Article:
Fly Drones / UAVs for Animal Rights
Drones / UAVs
How can you observe animal abuse in inaccessible or prohibited outdoor areas? Remote low altitude aerial surveillance using drones (also called UAV’s) is a bourgeoning market. So fly a miniature drone which records action on the ground with stills or video. Supply animal protection organisations with footage and document animal abuse for them as evidence for litigation. Abuses include illegal sporting, hunting and poaching, and activities normally out of sight, such as at abattoirs and factory farms. See the work of ShadowView
, a drone specialist animal protection group.
In the jargon, drones are sometimes described with long-winded names like unmanned aerial vehicles (UAV), unmanned aerial systems (UAS) and remotely piloted aircraft (RPA), all shortened to important-sounding initials. Some people call a miniature UAV an MAV.
What are Drones/UAV's?
Civilian drones are miniature aircraft piloted by someone on the ground instead of in the aircraft; they are flying robots. Drones are either fixed wing or rotary (that is helicopters). A fixed wing plane could be ideal for surveying large areas over land or sea. Helicopters can speed along too, but in addition they can hover and dodge about a small area to keep a continuous record of what is happening on the ground.
Hitherto, drones have been expensive, large, high-flying and long-range aircraft. Possibly the most well-known drone/UAV is the Predator
, a multi-million dollar reconnaissance machine and rocket firing assassin that the US military use for killing missions.
A Predator. Camera at front under fuselage. Rockets under wings. Photo: WikiCommons.
But advances in camera, flight and battery technology since the 1990's are making possible cheap miniature drones for civilian purposes. A mini-drone may cost you anything from a few hundred dollars to a few thousand dollars. Add to this the cost of cameras and miscellaneous items.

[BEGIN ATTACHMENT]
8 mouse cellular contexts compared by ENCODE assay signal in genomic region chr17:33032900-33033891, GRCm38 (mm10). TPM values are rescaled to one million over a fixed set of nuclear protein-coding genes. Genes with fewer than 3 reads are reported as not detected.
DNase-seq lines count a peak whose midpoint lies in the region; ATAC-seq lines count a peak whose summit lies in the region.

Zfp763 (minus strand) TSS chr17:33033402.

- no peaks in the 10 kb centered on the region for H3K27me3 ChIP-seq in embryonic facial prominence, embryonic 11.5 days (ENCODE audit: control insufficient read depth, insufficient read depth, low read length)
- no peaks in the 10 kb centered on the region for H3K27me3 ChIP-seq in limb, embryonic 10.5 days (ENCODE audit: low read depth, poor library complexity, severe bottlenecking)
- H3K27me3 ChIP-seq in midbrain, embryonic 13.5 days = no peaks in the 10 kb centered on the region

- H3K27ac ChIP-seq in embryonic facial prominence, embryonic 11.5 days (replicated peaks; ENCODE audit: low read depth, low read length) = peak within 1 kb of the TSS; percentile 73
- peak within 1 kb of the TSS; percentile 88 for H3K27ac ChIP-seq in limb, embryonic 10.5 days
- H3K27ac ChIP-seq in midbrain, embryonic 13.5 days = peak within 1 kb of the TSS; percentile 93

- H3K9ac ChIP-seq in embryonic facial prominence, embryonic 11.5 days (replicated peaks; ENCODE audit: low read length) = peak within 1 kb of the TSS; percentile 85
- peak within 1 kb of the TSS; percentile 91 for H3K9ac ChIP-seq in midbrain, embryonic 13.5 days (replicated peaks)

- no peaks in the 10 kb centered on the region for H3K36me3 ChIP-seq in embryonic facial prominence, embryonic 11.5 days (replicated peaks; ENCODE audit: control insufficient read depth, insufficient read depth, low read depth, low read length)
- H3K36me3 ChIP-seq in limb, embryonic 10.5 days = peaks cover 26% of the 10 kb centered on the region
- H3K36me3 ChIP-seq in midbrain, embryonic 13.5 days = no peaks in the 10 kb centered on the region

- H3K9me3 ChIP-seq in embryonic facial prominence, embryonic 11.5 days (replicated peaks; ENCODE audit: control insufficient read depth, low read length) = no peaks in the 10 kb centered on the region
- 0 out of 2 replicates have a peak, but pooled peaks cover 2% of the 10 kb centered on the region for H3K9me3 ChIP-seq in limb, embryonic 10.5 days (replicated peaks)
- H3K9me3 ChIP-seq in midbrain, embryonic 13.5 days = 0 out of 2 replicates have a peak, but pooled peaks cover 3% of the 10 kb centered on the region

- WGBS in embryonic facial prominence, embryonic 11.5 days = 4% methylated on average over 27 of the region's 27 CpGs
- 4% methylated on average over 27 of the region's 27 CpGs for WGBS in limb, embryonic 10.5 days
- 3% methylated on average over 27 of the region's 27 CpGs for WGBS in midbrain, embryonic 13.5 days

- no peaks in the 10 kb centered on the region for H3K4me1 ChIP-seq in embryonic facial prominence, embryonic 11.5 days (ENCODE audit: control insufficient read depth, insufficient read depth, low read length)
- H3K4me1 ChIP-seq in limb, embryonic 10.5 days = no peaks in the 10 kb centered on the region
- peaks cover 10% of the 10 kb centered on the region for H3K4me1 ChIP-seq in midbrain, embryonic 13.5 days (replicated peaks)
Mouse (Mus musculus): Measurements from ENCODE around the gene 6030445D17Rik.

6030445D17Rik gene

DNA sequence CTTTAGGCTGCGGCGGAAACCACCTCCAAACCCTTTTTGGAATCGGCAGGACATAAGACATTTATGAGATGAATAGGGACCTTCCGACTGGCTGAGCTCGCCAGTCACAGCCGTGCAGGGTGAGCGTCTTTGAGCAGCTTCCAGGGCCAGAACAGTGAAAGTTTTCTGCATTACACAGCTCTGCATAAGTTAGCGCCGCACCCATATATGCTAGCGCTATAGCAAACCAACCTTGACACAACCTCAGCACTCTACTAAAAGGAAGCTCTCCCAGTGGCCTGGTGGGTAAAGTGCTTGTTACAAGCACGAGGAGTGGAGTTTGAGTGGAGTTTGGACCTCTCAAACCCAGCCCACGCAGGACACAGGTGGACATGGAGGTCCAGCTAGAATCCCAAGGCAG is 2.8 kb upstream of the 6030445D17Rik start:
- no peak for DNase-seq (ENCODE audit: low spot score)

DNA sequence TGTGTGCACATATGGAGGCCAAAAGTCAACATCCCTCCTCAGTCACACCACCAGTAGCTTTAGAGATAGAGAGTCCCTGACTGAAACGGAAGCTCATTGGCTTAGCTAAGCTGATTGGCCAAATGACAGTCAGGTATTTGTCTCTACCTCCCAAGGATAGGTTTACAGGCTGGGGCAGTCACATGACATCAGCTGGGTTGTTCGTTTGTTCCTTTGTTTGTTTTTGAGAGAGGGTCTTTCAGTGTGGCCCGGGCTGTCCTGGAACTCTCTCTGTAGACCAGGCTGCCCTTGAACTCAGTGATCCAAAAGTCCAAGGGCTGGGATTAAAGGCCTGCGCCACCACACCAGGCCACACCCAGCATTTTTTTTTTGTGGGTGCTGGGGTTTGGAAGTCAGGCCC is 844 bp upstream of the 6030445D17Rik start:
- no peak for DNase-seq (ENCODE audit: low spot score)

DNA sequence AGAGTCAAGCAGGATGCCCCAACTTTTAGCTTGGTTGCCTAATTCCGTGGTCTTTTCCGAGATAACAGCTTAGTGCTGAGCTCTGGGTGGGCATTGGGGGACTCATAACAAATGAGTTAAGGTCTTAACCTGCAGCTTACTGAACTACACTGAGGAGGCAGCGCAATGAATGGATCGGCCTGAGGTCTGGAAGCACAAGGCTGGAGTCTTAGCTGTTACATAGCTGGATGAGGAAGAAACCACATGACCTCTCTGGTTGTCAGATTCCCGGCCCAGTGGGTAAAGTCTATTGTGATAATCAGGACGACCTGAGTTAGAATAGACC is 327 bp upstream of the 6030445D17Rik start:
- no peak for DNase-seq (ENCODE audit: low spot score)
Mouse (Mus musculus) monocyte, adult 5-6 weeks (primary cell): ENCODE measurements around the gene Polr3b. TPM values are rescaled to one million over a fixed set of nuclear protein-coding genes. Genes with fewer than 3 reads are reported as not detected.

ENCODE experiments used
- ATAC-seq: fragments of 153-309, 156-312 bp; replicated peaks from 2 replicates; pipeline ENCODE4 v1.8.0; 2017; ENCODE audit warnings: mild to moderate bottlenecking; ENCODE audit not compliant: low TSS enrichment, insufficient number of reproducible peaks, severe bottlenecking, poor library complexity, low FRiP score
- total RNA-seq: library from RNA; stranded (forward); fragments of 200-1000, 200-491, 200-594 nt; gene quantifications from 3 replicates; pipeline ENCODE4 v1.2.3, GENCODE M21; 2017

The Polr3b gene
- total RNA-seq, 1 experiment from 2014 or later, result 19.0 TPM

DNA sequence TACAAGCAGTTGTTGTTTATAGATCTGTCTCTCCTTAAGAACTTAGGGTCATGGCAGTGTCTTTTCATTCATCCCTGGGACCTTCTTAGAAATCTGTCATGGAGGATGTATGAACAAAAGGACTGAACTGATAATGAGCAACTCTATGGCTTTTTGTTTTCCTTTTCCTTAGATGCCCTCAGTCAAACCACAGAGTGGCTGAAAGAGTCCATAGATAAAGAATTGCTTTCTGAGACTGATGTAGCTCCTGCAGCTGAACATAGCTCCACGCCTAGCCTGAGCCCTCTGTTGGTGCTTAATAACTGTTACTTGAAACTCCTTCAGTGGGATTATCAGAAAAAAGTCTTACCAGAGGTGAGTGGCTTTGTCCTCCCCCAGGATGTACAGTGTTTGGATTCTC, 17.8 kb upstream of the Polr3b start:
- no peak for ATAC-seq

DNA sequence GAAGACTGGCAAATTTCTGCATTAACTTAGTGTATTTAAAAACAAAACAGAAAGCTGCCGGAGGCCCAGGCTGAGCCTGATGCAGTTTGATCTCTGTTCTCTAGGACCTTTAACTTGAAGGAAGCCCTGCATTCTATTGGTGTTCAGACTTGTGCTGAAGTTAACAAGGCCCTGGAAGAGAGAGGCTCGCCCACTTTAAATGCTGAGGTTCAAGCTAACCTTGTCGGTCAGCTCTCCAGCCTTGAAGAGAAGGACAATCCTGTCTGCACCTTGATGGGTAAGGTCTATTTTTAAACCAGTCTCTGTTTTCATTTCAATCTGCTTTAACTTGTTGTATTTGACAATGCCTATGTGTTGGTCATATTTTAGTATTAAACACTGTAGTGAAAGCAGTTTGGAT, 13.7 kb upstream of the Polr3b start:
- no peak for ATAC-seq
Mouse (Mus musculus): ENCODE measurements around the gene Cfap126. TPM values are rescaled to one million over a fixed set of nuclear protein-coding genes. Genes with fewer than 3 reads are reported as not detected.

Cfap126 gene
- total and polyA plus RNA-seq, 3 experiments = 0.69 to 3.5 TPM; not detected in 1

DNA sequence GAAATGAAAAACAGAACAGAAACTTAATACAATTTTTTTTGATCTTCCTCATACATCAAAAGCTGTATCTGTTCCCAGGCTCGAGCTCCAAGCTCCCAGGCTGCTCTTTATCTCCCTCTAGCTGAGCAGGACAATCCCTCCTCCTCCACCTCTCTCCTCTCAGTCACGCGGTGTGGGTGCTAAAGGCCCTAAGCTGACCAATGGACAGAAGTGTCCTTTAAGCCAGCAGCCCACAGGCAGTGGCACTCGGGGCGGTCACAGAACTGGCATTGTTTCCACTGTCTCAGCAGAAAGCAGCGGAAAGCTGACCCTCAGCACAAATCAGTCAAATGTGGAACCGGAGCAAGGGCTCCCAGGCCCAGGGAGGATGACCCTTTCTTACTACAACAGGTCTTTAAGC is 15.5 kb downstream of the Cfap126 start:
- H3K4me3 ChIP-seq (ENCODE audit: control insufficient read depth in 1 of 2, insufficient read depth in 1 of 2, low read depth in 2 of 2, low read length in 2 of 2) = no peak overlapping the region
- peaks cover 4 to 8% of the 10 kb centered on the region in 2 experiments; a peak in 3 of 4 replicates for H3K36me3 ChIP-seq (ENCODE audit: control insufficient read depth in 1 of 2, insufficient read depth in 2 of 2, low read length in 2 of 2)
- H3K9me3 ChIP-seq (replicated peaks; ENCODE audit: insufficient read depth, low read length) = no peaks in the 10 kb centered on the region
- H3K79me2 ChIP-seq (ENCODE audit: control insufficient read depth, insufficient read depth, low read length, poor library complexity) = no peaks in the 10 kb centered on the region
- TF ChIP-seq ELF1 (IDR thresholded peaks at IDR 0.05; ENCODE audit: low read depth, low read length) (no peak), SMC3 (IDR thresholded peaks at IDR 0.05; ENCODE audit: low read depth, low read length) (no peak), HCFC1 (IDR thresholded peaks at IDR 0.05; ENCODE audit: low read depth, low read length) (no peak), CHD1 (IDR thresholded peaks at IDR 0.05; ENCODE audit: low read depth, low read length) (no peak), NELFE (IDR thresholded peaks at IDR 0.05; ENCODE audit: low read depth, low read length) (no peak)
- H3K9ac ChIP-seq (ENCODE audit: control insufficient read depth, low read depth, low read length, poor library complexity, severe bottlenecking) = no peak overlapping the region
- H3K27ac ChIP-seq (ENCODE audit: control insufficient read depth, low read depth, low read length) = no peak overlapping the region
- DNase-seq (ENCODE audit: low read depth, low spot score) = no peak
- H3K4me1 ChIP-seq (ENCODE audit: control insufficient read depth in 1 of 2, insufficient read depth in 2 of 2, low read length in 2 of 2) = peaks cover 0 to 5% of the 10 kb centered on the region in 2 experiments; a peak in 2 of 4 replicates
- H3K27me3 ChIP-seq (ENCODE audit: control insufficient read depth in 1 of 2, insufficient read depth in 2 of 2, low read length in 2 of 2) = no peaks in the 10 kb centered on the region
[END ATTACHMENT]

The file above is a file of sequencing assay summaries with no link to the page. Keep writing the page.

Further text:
Mini-drones are up to about a metre long (three feet) and weigh around two kilograms (eleven pounds). Flight endurance of drones is about 30 minutes depending on payload weight and you need a clear patch of land for take-off and landing. Helicopter drones are variously multi-rotored: tricopter, quadcopter, hexacopter and octocopter.
Drones come in all shapes and sizes. A civilian quadcopter. Photo: WikiCommons.
A military quadcopter from Aeryon.com (not for civilian use). Note the camera looking at you. Photo: WikiCommons.
An octocopter. Photo: WikiCommons.
Animal protection organisations are employing or considering drones to document poaching of big game in Africa, the killing of seals in Namibia, illegal hunting or baiting of hares, badgers and foxes in Britain, and driftnet fishing in the Mediterranean involving whales, dolphins, sharks, turtles and birds as well as fish. These organisations include the World Wildlife Fund, PETA, Sea Shepherd Conservation Society, League Against Cruel Sports, and Ulster SPCA.
It is said that drones/UAV's will transform society in many ways. Just a few uses of civilian drones are:
Flying Your Drone/UAV
- Wildlife conservation: assessing deforestation, distribution and density of populations and species, and poaching (eg illegal trade in horns and ivory).
- Industry: inspecting integrity of structures, such as buildings, bridges, power lines and pipelines.
- Search and rescue: in difficult terrain, for instance mountains and deserts, take images through cloud, rain or fog, day or night using thermal imagery
- Police: examining traffic and crowd size, scanning motor vehicle license plates, patrolling borders.
- Agriculture: monitoring free-ranging livestock, evaluating crops such as for moisture or fertilizer content.
- Archaeology: discovering and mapping new sites for excavation.
- Cinema & television: soaring and hovering shots of actors and scenes.
- Leisure: flying drones, either solo or with a club, as a hobby.
You could be a team of one to fly your drone but it is easier to be a team of two members: the pilot and the camera operator. The pilot remotely controls the aircraft and the camera operator, standing next to him, is responsible for observing and recording pictures. Their jobs are separate because drones are as demanding to fly as full scale aircraft carrying a crew.
The drone pilot must concentrate all the time on keeping his craft in the air. He can set an irregular course using GPS (Geographical Positioning System), controlled via satellites, that the drone will fly by itself automatically. Or he can manipulate a small console or transmitter which includes controls. The controls are for the ailerons (for rolling), elevators (for pitching), rudder (for yawing), and throttle (for speed). Piloting a helicopter, whether a full size one you can sit in or a drone that you can tuck under your arm, takes more patience and skill than controlling a fixed wing aircraft. You have to make the drone helicopter hover, fly upwards and downwards and go forward and backwards.